In this issue from September 2017: The throw-if method pattern; live unit testing in Visual Studio 2017; diagnosing a slow test in NodaTime; improving password security; the largest git repo on the planet; and a preview of C# 8 with Mads Torgersen.

Sharpen the Saw is a somewhat delayed repost of a semi-regular newsletter of information I publish for the professional development of software developers. While targeted primarily at developers working with the Microsoft technology stack, content will cover a wider range of topics.

To subscribe, send me an email and I’ll put you on the list. Membership is moderated.


Always a way to improve the code you write every day.

The ThrowIf Method Pattern

This is an interesting way to factor out validation and enforcement tests, by creating dedicated methods that do the check and throw the exception in one hit.

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Software and Updates

A new or upgraded tool can be a beautiful thing.

Live unit testing in Visual Studio 2017

One of the new features available in the Enterprise edition of Visual Studio 2017 is Live Unit testing. When you turn it on, the unit tests in your project will be run automatically, in the background, while you are typing. Symbols in the margin of your code give near instant feedback on the testing status of your code: Green ticks mark code that is successfully tested, red crosses mark code covered by at least one failing test, and blue dashes mark code that’s never tested at all. I’m hoping this feature matures and makes it into the other editions of later versions of Visual Studio.

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Being Professional

A great developer does more than just write great code.

Diagnosing a single slow test

As a part of his crusade to educate developers on the need for good diagnostic skills, Jon Skeet has a great blog post talking about the steps he went through to diagnose a slow test in his NodaTime project.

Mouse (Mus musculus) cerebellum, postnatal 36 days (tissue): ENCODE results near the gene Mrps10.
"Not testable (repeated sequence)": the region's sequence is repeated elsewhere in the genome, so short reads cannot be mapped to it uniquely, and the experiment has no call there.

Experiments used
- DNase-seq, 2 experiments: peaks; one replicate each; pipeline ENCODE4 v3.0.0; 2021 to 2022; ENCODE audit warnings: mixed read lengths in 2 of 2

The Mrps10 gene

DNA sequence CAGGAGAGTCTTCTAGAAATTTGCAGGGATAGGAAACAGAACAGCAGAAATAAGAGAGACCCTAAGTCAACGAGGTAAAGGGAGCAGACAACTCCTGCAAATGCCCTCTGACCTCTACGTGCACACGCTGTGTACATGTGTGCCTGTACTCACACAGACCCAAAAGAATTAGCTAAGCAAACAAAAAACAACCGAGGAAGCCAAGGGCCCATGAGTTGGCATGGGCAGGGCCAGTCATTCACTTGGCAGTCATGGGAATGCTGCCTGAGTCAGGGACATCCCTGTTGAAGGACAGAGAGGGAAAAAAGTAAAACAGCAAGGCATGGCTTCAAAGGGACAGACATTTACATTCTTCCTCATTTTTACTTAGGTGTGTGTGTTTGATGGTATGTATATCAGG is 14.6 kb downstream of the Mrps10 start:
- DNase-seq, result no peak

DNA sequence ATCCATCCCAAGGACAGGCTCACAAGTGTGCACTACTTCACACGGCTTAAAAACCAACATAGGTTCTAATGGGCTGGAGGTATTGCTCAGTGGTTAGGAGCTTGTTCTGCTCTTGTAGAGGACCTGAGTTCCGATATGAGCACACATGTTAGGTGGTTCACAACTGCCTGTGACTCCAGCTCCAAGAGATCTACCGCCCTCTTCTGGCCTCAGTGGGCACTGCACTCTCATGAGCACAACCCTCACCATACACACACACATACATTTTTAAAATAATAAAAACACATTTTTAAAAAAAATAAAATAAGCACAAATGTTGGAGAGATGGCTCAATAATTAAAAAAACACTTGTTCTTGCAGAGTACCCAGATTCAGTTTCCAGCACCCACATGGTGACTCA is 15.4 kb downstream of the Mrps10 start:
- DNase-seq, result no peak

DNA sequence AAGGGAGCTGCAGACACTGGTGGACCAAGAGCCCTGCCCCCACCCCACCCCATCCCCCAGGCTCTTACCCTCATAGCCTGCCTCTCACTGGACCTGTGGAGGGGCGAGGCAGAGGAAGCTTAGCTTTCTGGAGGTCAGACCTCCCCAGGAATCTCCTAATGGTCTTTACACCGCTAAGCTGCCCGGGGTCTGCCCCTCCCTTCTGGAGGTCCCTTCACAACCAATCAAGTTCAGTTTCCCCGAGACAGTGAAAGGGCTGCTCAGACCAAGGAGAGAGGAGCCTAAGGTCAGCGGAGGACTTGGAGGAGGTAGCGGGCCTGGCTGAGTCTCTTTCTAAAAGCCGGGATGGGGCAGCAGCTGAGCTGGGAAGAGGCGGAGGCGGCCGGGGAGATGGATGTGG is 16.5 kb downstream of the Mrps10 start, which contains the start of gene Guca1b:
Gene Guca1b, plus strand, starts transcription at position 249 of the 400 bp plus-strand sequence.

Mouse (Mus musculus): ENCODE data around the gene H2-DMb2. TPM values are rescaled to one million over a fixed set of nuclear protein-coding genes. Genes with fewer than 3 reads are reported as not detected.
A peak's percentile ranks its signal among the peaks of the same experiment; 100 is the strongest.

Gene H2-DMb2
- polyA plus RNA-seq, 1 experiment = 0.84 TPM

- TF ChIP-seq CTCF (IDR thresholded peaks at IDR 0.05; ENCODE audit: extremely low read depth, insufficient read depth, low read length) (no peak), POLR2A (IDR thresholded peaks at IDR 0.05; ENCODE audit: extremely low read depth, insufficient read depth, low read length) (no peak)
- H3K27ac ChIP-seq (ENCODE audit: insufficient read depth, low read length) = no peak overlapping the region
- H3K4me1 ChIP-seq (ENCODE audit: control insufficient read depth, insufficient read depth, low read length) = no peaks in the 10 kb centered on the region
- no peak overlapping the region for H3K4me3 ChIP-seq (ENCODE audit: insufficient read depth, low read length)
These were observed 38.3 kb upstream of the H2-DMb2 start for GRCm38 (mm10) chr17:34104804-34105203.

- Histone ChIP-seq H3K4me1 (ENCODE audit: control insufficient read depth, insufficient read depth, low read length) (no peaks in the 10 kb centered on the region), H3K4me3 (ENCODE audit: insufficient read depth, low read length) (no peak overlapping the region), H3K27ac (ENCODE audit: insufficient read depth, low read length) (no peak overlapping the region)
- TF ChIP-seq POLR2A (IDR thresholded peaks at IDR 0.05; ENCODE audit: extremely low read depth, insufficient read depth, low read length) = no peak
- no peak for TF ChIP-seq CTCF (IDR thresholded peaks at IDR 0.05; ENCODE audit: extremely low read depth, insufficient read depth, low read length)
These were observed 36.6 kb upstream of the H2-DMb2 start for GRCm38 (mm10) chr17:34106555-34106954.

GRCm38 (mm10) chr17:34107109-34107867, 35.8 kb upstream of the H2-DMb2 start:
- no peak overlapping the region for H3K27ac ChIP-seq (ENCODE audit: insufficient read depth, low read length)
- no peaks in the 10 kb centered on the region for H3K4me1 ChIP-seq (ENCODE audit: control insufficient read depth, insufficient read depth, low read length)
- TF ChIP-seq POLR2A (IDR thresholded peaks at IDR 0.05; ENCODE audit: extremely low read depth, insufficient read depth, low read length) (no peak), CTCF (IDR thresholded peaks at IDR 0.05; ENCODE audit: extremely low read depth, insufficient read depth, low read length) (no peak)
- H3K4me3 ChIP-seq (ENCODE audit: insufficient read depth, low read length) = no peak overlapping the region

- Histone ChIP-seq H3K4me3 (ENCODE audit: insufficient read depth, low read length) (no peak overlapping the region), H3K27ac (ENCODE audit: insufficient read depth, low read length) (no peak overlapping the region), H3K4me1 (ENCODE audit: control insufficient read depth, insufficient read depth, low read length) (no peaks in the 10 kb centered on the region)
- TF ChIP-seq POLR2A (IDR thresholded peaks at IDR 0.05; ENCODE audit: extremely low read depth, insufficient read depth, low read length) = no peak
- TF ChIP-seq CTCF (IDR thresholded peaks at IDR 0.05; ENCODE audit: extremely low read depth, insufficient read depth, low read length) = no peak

Read more

It’s also worth keeping an eye on his ongoing series.

Staying Secure

Staying safe online and writing secure systems are both harder than we think.

The Man Who Wrote Those Password Rules Has a New Tip: N3v$r M1^d!

Back in 2003, Bill Burr wrote a report for the US NIST that has become the standard reference for password security - use of obscure characters, a mixture of letter case and numbers, and so on.

He now says “Much of what I did I now regret”.

Fortunately, there are new guidelines - and they’re both easier to follow and more secure. The key advice: use a passphrase of four or more words. (Plus: Rotating passwords is now only advised if you suspect a breach! Hurray!)

Read more


Sometimes the answer is random.

The largest Git repo on the planet

When Microsoft adopted git as the source code repository of choice, they faced some unusual challenges. Have a read of some of the issues they’ve faced rolling out git to the Windows team - their repo is 300GB in size and contains around 3.5 million files.

Read more

Video of the Week

Take some time to feed your mind.

A Preview of C# 8 with Mads Torgersen

A quick look - on a whiteboard with lots of hand waving - at some of the features being considered for C# 8. The list includes nullable reference types, asynchronous stream support, default interface implementations and extensions for everything.

Watch now


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